In 2004, a storage room at the Bath House Cultural Center became the White Rock Lake Museum. Now, in 2022, the museum will be put into temporary storage. It’s a change that many of the museum’s supporters have fought against, but the fight must now shift from fighting to staying to ensure the museum returns stronger in a new location.
Change is difficult, but the museum is on city-owned land with no lease, and city officials believe it’s time the museum found another home. We agree that this is the right decision.
But it’s also important that the city quickly delivers on its promise to revitalize the museum in another building 5 minutes away at Doran Circle.
The first goal is to preserve the history of White Rock Lake in a place that is accessible to the people living around the lake. Exactly where that happens is secondary.
City officials are trying to argue that the promise stored in emails is sufficient insurance for the museum’s return in 2024. But we’re concerned, as are some museum directors. Fighting for something formal like a facelift agreement could hold city officials accountable from the very top if the city attorney and manager approve. Officials told us they would take the idea to the flagpole.
Museum directors are still struggling to stay in the Bath House, the museum’s original home. We understand why they fight. Members of the White Rock Lake Community came up with the idea of turning this storage unit into a place where the town’s past is even remembered. Days of work and planning went into transforming this space. They raised thousands to get the museum up and running. The place is her home in every way except legal.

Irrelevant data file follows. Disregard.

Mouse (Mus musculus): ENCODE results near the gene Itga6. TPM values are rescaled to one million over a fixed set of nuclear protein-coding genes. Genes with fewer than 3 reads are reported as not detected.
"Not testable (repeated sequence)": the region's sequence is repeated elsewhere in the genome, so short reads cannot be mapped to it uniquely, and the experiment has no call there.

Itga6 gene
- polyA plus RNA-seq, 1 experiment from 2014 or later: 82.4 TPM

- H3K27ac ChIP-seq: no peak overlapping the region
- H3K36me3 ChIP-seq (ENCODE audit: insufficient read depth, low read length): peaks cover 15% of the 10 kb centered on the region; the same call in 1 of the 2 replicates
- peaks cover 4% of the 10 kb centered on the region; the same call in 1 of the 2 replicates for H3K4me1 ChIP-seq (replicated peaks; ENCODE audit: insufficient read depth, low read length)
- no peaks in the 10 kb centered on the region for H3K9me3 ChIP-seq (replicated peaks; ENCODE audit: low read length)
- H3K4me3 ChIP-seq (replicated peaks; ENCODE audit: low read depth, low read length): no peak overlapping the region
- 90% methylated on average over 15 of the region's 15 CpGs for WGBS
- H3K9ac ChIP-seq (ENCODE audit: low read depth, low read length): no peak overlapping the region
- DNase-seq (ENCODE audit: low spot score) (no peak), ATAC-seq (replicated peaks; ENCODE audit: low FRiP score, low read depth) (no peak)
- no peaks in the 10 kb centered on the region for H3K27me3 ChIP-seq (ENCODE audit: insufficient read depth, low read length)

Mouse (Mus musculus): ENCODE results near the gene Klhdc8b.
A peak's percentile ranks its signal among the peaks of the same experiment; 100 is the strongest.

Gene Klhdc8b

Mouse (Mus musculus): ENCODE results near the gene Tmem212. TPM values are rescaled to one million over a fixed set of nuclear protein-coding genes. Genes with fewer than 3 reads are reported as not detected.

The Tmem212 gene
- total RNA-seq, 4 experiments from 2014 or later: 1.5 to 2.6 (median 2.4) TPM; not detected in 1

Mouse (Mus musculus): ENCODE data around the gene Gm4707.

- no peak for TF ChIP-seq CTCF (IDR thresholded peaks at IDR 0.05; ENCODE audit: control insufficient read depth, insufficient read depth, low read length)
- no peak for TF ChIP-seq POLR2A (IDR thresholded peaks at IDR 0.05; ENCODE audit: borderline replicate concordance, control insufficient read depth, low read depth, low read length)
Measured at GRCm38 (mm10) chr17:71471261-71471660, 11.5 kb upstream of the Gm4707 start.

But while we sympathize with the museum’s supporters, we have to agree with the city that there are more productive uses for the space that involve the public more actively. And where there are losses, there are also opportunities. If the community successfully sees these exhibits get out of storage and into the Doran Circle building, they could begin expanding their collections.
The Parks and Recreation Department ultimately wants to convert this building into the city’s first visitor center and has expressed interest in a partnership with the leaders of the White Rock Lake Museum, who built the museum 18 years ago through sheer strength and passion. A beautiful visitor center could emerge from the same energy.
And in the old museum rooms in the Badehaus, the city plans to offer programs such as art classes and dance performances. If all goes well, White Rock will have gained two thriving artistic, cultural and historical centers.
So, director of the White Rock Lake Museum, accept the city’s offer. Formulate the agreement. Then come back to the community strengthened.
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